Do you know what and how much has changed in FreeBSD 7.0? If you check the FreeBSD 7.0-RELEASE Release Notes you can see all the changes, additions and updates all on one page.
The FreeBSD Project is about to start the release cycle for FreeBSD-7.1 and FreeBSD-6.4. The proposed schedule for the “major events” of the cycle is:
- Freeze August 29
- BETA September 1
- Branch September 6
- 6.4-RC1 September 8
- 7.1-RC1 September 15
- 6.4-RC2 September 22
- 7.1-RC2 September 29
- 6.4-REL October 6
- 7.1-REL October 13
Check out the FreeBSD Calendar for other events.
Thanks to Gonzalo Nemmi for submitting this.
Squid is a caching proxy and conserving badwidth application for the Web supporting HTTP, HTTPS, FTP, and more. It reduces bandwidth and improves response times by caching and reusing frequently-requested web pages. Squid has extensive access controls and makes a great server accelerator. With Squid, you can reduce the network/internet traffic by 30% or more from normal usage (without squid) and enhance respone time.
Step-by-step instructions on how to install Squid on FreeBSD can be found here.
According to Alex Bustin, an engineer of Flash development at Sony, there’s a 32-bit Flash player for FreeBSD.
I know that iXsystems, the corporate sponsor behind the PC-BSD project, is talking to/collaborating with Adobe on a FreeBSD version of Flash, but it would be great if this report is true. That would be at least be one less barrier for the adoption of FreeBSD as desktop operating system (including PC-BSD and DesktopBSD) ;-)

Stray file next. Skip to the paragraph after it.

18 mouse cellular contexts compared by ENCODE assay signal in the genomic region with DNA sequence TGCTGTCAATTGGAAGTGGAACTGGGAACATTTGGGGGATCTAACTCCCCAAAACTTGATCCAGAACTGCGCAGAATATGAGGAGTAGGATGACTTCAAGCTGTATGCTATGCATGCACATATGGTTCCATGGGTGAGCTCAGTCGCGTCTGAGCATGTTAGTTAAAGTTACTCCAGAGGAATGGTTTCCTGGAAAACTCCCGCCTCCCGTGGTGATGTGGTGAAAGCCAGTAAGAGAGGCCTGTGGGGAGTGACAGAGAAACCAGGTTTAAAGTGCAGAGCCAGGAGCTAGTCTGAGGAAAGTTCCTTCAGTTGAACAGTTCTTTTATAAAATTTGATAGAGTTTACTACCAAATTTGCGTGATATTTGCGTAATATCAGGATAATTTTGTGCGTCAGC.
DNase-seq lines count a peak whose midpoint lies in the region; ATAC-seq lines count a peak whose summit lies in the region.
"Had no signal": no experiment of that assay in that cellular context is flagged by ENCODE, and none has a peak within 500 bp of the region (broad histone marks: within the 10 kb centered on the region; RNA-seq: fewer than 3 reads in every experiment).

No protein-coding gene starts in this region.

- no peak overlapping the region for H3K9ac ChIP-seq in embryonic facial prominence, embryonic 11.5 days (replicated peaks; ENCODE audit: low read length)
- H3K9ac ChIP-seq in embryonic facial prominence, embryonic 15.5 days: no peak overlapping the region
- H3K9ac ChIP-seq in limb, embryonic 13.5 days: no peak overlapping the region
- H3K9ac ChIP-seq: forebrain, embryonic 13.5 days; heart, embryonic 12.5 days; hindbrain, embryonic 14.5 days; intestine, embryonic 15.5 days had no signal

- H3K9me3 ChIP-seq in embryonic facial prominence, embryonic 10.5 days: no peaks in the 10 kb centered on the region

The project team behind AskoziaPBX, a FreeBSD based Asterisk server system, is getting ready for the 1.0 release. Today version pb14.3 was released, with the following changes and updates:
- new outgoing Caller ID options for ISDN and Analog Providers
- new Portuguese language audio prompts
- updated webGUI localizations (Greek, German, Italian and Dutch)
- annoying “Remote UNIX connection” messages no longer generated
- systems with Cyrix 5530 ATA controllers now working
- ACPI issues fixed, Intel D201GL* boards now working
A newcomer to FreeBSD will probably find himself served well by a desktop environment (as KDE or GNOME). But there is also another world: a world of CLI – command line interface. Instead of clicking icons and menus, users memorize and type commands, exchanging all communication with the system through a rectangle of plain text.
The June 2008 issue was about FreeBSD 7.
Table of contents:
Google Summer of Code
- Layer2 filtering
- Porting BSD-licensed text-processing tools from OpenBSD
- Build cluster
- FreeBSD Bugbusting Team
- Graphics support for the boot loader
- ARM/Marvell port
The Ports Collection
- Ports Collection
- Qt/KDE4 Status Report
- FreeBSD FAQ Renovation
- The FreeBSD Dutch Documentation Project
- The FreeBSD Hungarian Documentation Project
- The FreeBSD Spanish Documentation Project
- Turn the system off.
- Hit ESC when the OS boots up
- Choose to boot into Single User Mode (option 4)
- Select the default shell (/bin/sh)
- When the machine is booted up and you see the prompt, enter:
- mount -u /
- mount -a
- Type passwd to reset the password
- Enter the new password and confirm it
- Type reboot to reboot the machine (or press the shutdown button to reboot)
Today is a big day, for me, for Ed Schouten and for FreeBSD (And it’s consumers ofcourse). Why? Ed Schouten today integrated his MultiProcessorSafe (MPSAFE) implementation of the TTY Layer for FreeBSD.